About 6.2 million adults in the U.S.s are living with heart failure and there are almost 900,000 new cases diagnosed each year. The course of treatment and patient prognosis can vary greatly by …
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About 6.2 million adults in the U.S.s are living with heart failure and there are almost 900,000 new cases diagnosed each year. The course of treatment and patient prognosis can vary greatly by individual.
With February being American Heart Month, Colorado Community Media caught up with Miriam Halazon, a nurse practitioner with The Medical Center of Aurora’s Heart Failure Clinic. Below are answers to questions involving heart failure.
Does heart failure mean my heart has stopped working or may stop working?
For many the diagnosis of heart failure is terrifying, as the word “failure” instills fear of imminent death. While heart failure is a serious chronic condition, and it does require medical management, there are therapies that improve outcomes, including longevity and quality of life.
Heart failure means the heart has become weak and is not able to pump blood the way it should. A healthy heart is a strong muscle that pumps blood continuously through the circulatory system, beating in an organized way, supplying oxygen-rich blood to the body’s cells. When you have heart failure, the heart is unable to keep up with the workload. It keeps working but can’t pump enough blood to the body to meet its needs for nutrients and oxygen. Heart failure can worsen over time and requires watchful care and treatment.
Many people with heart failure lead normal, active lives because they take care of themselves by improving their lifestyle including eating healthy, exercising, showing up for appointments with a heart failure provider, and taking medications correctly.
Once a patient with heart failure is perscribed medication, are they good to go?
Medication is an important cornerstone of heart failure management. Evidence-based research has provided clinical data which shows improvement in outcomes when patients are managed appropriately with medical therapy. Through the use of clinical data, standardized medical treatment guidelines have been developed and are recommended through organizations such as American Heart Association, American College of Cardiology, and Heart Failure Society of America.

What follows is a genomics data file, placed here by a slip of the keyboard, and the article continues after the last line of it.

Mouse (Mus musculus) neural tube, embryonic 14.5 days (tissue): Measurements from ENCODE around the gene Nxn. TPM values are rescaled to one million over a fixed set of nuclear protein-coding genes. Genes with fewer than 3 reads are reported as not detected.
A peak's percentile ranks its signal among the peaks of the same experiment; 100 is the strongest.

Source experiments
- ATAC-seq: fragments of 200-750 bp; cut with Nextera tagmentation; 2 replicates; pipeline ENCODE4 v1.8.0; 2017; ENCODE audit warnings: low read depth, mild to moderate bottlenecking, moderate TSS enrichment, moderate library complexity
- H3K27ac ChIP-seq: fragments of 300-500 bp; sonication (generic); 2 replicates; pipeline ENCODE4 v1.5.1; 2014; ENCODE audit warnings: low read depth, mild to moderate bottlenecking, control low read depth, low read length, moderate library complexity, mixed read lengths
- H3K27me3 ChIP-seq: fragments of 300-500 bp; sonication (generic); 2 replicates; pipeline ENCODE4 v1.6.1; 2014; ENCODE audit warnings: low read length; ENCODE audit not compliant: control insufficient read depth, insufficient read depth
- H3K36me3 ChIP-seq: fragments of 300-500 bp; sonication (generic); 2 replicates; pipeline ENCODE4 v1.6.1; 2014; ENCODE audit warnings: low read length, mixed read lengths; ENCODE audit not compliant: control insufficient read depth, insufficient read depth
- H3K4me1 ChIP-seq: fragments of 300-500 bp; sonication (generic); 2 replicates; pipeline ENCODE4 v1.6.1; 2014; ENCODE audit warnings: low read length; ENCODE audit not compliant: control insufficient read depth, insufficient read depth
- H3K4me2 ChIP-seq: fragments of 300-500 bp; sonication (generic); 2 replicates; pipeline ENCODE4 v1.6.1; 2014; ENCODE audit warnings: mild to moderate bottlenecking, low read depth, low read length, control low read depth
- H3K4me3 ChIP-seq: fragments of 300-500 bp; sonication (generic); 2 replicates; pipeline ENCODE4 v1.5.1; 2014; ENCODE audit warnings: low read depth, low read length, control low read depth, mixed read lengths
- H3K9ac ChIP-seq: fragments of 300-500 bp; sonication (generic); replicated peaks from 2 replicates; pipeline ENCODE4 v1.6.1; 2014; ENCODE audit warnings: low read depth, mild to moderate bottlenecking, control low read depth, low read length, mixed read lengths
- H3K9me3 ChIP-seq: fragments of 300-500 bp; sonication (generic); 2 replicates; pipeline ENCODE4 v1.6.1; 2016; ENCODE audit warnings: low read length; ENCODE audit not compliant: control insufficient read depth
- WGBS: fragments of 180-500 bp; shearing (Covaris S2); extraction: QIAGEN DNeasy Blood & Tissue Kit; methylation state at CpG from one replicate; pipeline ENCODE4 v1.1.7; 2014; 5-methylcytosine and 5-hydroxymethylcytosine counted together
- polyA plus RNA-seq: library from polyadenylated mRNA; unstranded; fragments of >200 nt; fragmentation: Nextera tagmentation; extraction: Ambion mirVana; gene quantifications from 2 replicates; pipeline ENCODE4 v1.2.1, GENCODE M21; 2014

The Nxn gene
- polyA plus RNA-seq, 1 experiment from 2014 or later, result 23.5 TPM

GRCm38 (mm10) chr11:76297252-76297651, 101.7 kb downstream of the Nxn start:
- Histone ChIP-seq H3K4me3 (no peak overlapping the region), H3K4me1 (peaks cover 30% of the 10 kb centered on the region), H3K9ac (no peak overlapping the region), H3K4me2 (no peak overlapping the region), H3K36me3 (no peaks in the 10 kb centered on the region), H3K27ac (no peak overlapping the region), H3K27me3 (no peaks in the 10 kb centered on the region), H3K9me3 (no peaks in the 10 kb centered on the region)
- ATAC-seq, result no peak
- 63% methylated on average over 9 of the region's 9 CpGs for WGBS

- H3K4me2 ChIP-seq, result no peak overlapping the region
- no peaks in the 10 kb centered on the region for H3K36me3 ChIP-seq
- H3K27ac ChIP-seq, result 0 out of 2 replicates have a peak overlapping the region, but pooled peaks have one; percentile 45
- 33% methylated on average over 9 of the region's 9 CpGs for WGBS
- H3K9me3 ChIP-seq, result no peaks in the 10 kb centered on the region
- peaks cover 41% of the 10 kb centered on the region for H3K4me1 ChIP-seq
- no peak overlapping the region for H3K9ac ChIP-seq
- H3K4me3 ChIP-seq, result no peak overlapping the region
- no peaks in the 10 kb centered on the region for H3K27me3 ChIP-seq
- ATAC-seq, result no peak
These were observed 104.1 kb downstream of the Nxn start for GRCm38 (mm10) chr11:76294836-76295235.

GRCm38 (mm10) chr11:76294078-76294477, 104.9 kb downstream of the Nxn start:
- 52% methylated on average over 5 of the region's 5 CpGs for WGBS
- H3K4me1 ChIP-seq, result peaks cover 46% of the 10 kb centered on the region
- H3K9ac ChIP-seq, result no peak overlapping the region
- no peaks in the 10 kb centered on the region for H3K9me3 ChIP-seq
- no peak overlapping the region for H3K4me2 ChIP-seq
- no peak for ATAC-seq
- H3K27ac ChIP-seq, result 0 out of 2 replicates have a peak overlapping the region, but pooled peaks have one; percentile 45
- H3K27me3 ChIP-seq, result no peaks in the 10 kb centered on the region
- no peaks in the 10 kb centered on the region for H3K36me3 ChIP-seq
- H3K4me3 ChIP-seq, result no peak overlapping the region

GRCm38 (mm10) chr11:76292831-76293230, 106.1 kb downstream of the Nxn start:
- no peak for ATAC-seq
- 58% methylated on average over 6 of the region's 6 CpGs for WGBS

Medication management is dependent upon your type of heart failure. For many patients, this may include between four and six different medications. With each medication there is an optimal recommended dose.
These medications work to improve heart muscle function. Unfortunately, starting all the recommended medications at their optimal dosing is not well tolerated. When starting these medications there is an art to the medicine – starting the medications and increasing dosing is a collaborative practice between patient and physician which occurs over several weeks to months.
It is important for patients to be active participants in their care, noting how they feel on their medications and with each dose increase (side effects), monitoring their blood pressures, and communicating concerns with their provider. In our practice we plan to see patients every week while we are working to get their medications started and titrated up to optimal dosing.
There is a real partnership between doctor and patients. The goal is to help patients move from novice to expert in the understanding and management of their heart failure diagnosis. It is often difficult in other health-care settings to be able to see patients this frequently – but this is the benefit of a specialized heart failure clinic.
Once heart failure improves, can a patient stop taking medications?
No, not at this time. Clinical evidence at this time suggests that we should continue effective treatments indefinitely.
One trial, the TRED-HF trial, was a randomized study in which patients who had improved heart muscle function back to normal were taken off of their medications over a 16-week period. The study had a 44% drop in their heart muscle function within just eight weeks. This trial had limitations, but clearly suggests that we should not discontinue medical treatment once heart muscle function has improved.
What are lifestyle changes that can improve quality of life and outcomes?
1. Diet - limit sodium intake and monitor fluid intake. This should be discussed with guidances provided by a physician as it can change based on heart failure symptoms and severity.
2. Exercise – Exercise helps your heart and it is recommended to get at least 30 minutes per day most days of the week. But again … talk with a health care provider before beginning to exercise to set goals. Sometimes your provider may order cardiac rehab.
Cardiac rehab helps patients in a monitored setting with medical support to regain strength and stamina, achieve nutrition and exercise guidance, track progress, and encourages self-management and independence.
3. Weigh yourself daily – By weighing yourself daily, you can spot changes in weight, which could signal an increase in fluid and exacerbation of heart failure. Early notification to provider of weight changes can improve management.
4. Avoid alcohol – Alcohol damages cells, including heart cells, and can further weaken already weak heart muscles.
5. Stick to medication plan – Medications can’t work if you do not take them as you should. Never stop taking medication without discussing with a doctor first. Discuss all side effects with physician.
(Editor’s Note: The answers in this story were only changed for length, clarity and grammar.)
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